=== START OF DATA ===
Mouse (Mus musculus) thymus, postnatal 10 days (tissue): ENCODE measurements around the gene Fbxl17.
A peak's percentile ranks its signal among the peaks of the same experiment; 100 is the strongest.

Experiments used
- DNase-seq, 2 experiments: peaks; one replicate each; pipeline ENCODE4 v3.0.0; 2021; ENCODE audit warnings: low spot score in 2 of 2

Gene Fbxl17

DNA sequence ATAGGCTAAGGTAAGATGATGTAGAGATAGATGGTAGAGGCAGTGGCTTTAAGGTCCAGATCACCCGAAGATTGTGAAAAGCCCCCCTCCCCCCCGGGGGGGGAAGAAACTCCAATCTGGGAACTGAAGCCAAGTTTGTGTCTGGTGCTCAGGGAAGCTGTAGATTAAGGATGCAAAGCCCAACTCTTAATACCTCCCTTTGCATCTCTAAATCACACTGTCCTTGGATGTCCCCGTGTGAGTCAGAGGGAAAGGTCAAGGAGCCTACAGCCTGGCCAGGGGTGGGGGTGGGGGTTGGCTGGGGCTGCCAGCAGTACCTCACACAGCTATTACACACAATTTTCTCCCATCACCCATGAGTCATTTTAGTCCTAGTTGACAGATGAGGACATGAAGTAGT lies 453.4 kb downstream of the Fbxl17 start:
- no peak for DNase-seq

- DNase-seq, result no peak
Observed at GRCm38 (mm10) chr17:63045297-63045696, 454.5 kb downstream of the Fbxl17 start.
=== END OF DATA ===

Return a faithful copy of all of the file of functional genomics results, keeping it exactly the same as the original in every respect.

Mouse (Mus musculus) thymus, postnatal 10 days (tissue): ENCODE measurements around the gene Fbxl17.
A peak's percentile ranks its signal among the peaks of the same experiment; 100 is the strongest.

Experiments used
- DNase-seq, 2 experiments: peaks; one replicate each; pipeline ENCODE4 v3.0.0; 2021; ENCODE audit warnings: low spot score in 2 of 2

Gene Fbxl17

DNA sequence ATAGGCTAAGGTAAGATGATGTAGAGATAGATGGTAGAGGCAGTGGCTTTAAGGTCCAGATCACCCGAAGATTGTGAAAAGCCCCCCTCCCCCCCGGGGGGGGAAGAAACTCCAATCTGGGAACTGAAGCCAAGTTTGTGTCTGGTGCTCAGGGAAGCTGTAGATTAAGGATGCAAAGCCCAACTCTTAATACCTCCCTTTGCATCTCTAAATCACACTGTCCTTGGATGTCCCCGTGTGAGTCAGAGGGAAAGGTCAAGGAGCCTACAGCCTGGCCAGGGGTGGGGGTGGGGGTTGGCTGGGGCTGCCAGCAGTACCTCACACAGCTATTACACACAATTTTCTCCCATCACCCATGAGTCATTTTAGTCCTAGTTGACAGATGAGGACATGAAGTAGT lies 453.4 kb downstream of the Fbxl17 start:
- no peak for DNase-seq

- DNase-seq, result no peak
Observed at GRCm38 (mm10) chr17:63045297-63045696, 454.5 kb downstream of the Fbxl17 start.